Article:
Purpose: The incidence of estrogen receptor positive (ER+) breast cancer is higher among white women relative to black women. In two large prospective cohorts, the Black Women's Health Study (BWHS) and the Nurses' Health Study II (NHSII), we investigated whether reproductive factors explain the difference.
Methods: During 1,582,083 person-years of follow-up of 140,914 women observed from 1995 to 2007, 327 ER+ breast cancers were identified among black women in BWHS and NHSII and 1,179 among white women in NHSII. Cox proportional hazards regression models, stratified by race and pooled, were used to estimate hazard ratios (HR) and 95 % confidence intervals (CI) for the association of race, parity, age at first birth, and lactation in relation to risk of ER+ cancer with adjustment for age and other breast cancer risk factors.
Results: Age at first birth differed markedly in the two groups, with 66 % of parous black women having their first child before age 25 as compared with 36 % of white women. Each additional year of age at first birth was associated with a 4 % increased risk of ER+ breast cancer among both racial groups. Relative to nulliparous women, parous women were at decreased risk of ER+ breast cancer (HR 0.59, 95 % CI 0.20, 1.77), in black women and (HR 0.63, 95 % CI 0.45, 0.87) in white women. The HR for the association of black race with ER+ cancer was 0.67 (95 % CI 0.53, 0.84) in a model that adjusted for age only, 0.77 (95 % CI 0.61, 0.99) in a model that controlled for parity, age at first birth, and other reproductive/hormonal factors, and 0.83 (95 % CI 0.70, 0.98) in a model that additionally controlled for other breast cancer risk factors such as alcohol consumption and use of hormone supplements. Similar associations were seen among premenopausal women and in an analysis restricted to ER+PR+ tumors.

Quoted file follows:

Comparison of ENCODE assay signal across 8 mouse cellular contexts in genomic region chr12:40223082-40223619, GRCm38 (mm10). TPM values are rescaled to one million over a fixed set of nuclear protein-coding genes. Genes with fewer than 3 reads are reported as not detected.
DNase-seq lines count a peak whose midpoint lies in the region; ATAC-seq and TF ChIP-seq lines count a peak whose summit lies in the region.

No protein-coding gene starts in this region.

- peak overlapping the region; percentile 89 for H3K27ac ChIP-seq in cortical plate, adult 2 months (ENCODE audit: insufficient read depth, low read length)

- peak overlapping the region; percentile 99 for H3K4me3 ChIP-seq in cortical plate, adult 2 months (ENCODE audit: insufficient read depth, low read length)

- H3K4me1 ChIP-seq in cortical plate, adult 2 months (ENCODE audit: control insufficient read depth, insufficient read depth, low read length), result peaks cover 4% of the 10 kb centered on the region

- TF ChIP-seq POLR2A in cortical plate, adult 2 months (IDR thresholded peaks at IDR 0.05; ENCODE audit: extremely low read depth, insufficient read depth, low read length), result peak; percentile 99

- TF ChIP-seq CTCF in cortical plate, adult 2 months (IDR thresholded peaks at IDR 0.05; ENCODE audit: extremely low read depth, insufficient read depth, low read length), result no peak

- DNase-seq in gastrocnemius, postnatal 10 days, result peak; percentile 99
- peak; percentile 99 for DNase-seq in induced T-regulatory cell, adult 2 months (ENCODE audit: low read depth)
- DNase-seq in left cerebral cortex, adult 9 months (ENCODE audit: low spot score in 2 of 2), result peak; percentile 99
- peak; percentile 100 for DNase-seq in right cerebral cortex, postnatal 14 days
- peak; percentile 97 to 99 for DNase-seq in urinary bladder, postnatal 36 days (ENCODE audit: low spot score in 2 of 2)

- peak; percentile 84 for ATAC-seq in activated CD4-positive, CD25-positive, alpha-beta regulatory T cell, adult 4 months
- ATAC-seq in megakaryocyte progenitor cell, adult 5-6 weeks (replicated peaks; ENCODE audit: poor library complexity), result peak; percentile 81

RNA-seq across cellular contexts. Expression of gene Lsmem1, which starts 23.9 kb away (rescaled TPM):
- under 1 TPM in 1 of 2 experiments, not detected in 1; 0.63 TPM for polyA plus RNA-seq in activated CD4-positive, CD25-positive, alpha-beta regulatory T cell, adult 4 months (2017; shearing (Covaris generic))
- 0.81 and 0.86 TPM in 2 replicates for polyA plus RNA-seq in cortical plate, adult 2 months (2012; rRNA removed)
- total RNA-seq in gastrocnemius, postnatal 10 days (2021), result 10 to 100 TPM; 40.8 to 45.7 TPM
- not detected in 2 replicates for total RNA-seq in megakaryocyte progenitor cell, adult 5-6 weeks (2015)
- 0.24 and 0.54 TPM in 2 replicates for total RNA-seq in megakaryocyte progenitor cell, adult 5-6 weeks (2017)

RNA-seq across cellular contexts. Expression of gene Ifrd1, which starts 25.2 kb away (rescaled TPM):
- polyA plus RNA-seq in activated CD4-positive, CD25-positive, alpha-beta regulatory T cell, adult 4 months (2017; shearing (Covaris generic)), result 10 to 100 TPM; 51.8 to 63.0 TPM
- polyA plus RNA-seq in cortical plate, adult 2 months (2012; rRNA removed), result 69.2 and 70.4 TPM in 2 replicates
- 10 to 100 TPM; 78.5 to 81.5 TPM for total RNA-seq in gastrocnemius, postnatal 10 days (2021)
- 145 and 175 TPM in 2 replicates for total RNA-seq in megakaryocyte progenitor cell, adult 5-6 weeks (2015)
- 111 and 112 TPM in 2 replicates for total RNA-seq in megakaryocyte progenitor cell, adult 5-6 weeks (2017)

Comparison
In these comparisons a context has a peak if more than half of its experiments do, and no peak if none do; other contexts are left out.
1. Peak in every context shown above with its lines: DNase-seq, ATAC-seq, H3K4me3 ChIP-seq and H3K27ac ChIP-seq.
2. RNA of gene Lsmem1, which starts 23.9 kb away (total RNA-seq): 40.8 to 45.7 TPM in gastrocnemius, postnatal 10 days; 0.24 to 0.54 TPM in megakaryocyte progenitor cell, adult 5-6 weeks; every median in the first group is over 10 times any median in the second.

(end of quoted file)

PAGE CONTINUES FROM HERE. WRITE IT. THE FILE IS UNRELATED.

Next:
Conclusions: Reproductive factors explained some of the higher incidence of ER+ tumors among white women as compared to black women.